Re: Altitude and Sleep apnea
CaT #2943 03/12/10 10:22 AM
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> 30 seconds is a big deal, esp. if it happens regularly. If you're having 10- to 30-second episodes throughout any given night, then you should seriously consider having a sleep study done, Steve.

BTDT. (Been there, Done that) I had 5 episodes during the sleep study. Fun, by the way -- trying to sleep with about 20 wires hooked up to your body and scalp, including sticky gooey stuff to keep them attached in the hair.

That's how I got the oral appliance from my dentist. Cost ~$1500, but insurance paid for most of it.


> As for the mouthpiece Steve mentioned, it may be useful in mild non-apnea snoring; but I doubt it would be of any real help with actual sleep apnea.

The mouthpiece pulls the jaw forward and thereby pulls the tongue and tissues forward as well. It seems to be enough, for me anyway, to alleviate the blockage that results in the breathing obstruction.

That being said, I still need to do a subsequent sleep monitor night to see if it prevents the low-oxygen episodes. Before the sleep study, I wore a recording pulse-oximeter one night supplied by my doctor. It showed a number of low-oxygen episodes, so then the doctor prescribed the sleep study.

But like I said, I've never felt like I needed more sleep ...except for the normal drowsiness that I experience when I don't put in enough hours in bed. wink

Re: Altitude and Sleep apnea
Steve C #2944 03/12/10 11:16 AM
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Quote:
except for the normal drowsiness that I experience when I don't put in enough hours in bed.

BTDT ... doin' it now, until this musical I'm involved in is over at the end of next week.

CaT


If future generations are to remember us with gratitude rather than contempt, we must leave them more than the miracle of technology. We must leave them a glimpse of the world as it was in the beginning, not just after we got through with it.
- Lyndon Johnson, on signing the Wilderness Act into law (1964)
Re: Altitude and Sleep apnea
SoCalGirl #2949 03/12/10 02:15 PM
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Day hike it. In, out, burger, T shirt. Train for a day hike and execute as a day hike. With training and the right attitude, Mount Whitney can be tamed and safely bagged as a day hike. By pretty much anyone. I took two rookies up last year, one the year before and have two more scheduled this year. Think DAY HIKE, embrace it and do it. If you don't make it the 1st time, train harder and return. I can think of 5 or 6 people who would drop everything to get on your day hike team.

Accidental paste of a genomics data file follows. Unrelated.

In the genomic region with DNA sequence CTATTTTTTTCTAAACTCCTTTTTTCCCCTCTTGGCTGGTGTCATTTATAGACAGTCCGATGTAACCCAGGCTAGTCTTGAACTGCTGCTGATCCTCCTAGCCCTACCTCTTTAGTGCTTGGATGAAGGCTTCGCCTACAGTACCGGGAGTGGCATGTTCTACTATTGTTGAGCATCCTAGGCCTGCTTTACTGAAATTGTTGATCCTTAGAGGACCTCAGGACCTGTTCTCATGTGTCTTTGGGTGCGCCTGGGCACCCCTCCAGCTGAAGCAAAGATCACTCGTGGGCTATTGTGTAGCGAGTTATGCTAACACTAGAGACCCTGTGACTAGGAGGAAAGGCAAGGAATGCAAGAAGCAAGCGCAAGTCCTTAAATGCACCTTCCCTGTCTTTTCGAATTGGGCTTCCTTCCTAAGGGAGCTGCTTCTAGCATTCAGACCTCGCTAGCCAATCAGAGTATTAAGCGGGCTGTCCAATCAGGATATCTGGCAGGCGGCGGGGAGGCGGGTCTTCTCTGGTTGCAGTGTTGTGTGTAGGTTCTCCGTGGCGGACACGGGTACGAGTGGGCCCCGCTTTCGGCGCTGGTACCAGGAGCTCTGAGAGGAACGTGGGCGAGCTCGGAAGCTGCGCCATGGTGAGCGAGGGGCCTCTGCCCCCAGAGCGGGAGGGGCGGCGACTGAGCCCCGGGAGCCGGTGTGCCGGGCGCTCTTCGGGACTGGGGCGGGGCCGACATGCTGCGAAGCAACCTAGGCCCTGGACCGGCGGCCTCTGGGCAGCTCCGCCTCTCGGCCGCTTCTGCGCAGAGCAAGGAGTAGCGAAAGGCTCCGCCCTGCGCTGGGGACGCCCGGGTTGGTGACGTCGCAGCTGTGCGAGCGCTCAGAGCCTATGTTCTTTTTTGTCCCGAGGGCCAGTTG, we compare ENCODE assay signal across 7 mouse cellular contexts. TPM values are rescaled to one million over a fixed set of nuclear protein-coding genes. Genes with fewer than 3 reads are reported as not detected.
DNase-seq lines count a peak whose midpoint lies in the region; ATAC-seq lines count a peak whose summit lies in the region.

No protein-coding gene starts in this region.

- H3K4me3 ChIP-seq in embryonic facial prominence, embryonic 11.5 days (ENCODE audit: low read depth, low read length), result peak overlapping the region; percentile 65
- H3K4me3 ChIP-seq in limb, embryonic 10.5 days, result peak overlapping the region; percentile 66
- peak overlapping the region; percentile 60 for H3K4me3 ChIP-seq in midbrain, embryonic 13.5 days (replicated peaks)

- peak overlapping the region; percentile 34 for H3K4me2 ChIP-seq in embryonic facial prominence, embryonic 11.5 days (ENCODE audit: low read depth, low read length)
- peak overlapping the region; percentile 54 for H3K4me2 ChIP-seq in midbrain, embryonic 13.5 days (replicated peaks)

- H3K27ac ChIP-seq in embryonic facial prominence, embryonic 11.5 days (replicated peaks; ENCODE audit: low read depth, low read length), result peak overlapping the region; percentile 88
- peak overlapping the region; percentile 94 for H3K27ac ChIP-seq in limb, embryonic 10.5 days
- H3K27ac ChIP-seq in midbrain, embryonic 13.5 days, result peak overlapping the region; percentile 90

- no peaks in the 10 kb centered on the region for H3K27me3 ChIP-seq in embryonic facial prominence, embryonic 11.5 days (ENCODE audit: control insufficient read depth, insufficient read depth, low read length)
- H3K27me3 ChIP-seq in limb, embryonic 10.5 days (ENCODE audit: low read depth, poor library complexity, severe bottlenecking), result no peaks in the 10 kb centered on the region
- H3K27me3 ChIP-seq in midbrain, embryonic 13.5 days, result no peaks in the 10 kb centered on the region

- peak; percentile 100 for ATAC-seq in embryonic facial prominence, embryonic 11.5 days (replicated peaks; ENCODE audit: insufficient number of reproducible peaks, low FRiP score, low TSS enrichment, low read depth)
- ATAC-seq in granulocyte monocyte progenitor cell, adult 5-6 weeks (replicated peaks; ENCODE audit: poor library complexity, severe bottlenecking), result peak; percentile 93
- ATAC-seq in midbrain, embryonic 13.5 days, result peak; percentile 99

Sleep? Over rated...................................DUG

Re: Altitude and Sleep apnea
DUG #2950 03/12/10 02:24 PM
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Quote:
Sleep? Over rated

Until the lack of it bites you in the a$$.


If future generations are to remember us with gratitude rather than contempt, we must leave them more than the miracle of technology. We must leave them a glimpse of the world as it was in the beginning, not just after we got through with it.
- Lyndon Johnson, on signing the Wilderness Act into law (1964)
Re: Altitude and Sleep apnea
CaT #2951 03/12/10 02:29 PM
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Originally Posted By: CaT
Until the lack of it bites you in the a$$.


Amen! Poorly rested = poorly prepared, at least for myself.

Re: Altitude and Sleep apnea
CaT #2955 03/12/10 05:31 PM
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Odd, I've never slept on a day hike. I thought maybe one would sleep PRIOR to the hike.

It's getting so you can't sneeze on a Whitney board without being judged.

Chrissy - ANY time you and your man want to make a day hike attempt LMK and I'll be there.

Steve - feel free to nuke me completely off here. These folks don't know me, they don't understand me and .......................

Doug

Re: Altitude and Sleep apnea
DUG #2956 03/12/10 06:17 PM
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DUG, these guys know you. I think they forgot to add the smirk after their posts.

We all know you're the master of the "start at midnight, all-day and all-night marathon" hikes.

Re: Altitude and Sleep apnea
Steve C #2959 03/12/10 06:55 PM
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Last summer, there was some discussion about challenging DUG & Moose on some epic day-hikes. We have not forgotten...


Verum audaces non gerunt indusia alba. - Ipsi dixit MCMLXXII
Re: Altitude and Sleep apnea
wagga #2962 03/12/10 07:12 PM
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(my money's on Laura)


Mike
Re: Altitude and Sleep apnea
Mike Condron #2963 03/12/10 07:18 PM
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Remember when the "Jaws" character in "Butch Cassidy & the Sundance Kid" challenged Butch & agreed "No Rules". No rules.


Verum audaces non gerunt indusia alba. - Ipsi dixit MCMLXXII
Re: Altitude and Sleep apnea
wagga #2964 03/12/10 07:40 PM
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Laura has the edge then.


Mike
Re: Altitude and Sleep apnea
Mike Condron #2965 03/12/10 07:52 PM
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What about the chocolate factor?


Verum audaces non gerunt indusia alba. - Ipsi dixit MCMLXXII
Re: Altitude and Sleep apnea
wagga #2969 03/13/10 10:24 AM
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Not taking sides here but DUG is the origional Marathon hiker man. As in "da man".Midnight to Midnight it would be hard to take anyone over DUG.
That whole challenge thing was by our good friend Richard.We never did figure out what the hell he wanted out of challenging DUG

Last edited by Rod; 03/13/10 10:24 AM.
Re: Altitude and Sleep apnea
Rod #2972 03/13/10 10:58 AM
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Re: Altitude and Sleep apnea
DUG #2973 03/13/10 05:02 PM
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DUG -- Apologies. No offense intended. My comment was more aimed at a cumulative lack of sleep over a long period of time, not related at all to just individual dayhikes. If I misinterpreted your post, I'm sorry.

Sneeze away, my friend.

CaT


If future generations are to remember us with gratitude rather than contempt, we must leave them more than the miracle of technology. We must leave them a glimpse of the world as it was in the beginning, not just after we got through with it.
- Lyndon Johnson, on signing the Wilderness Act into law (1964)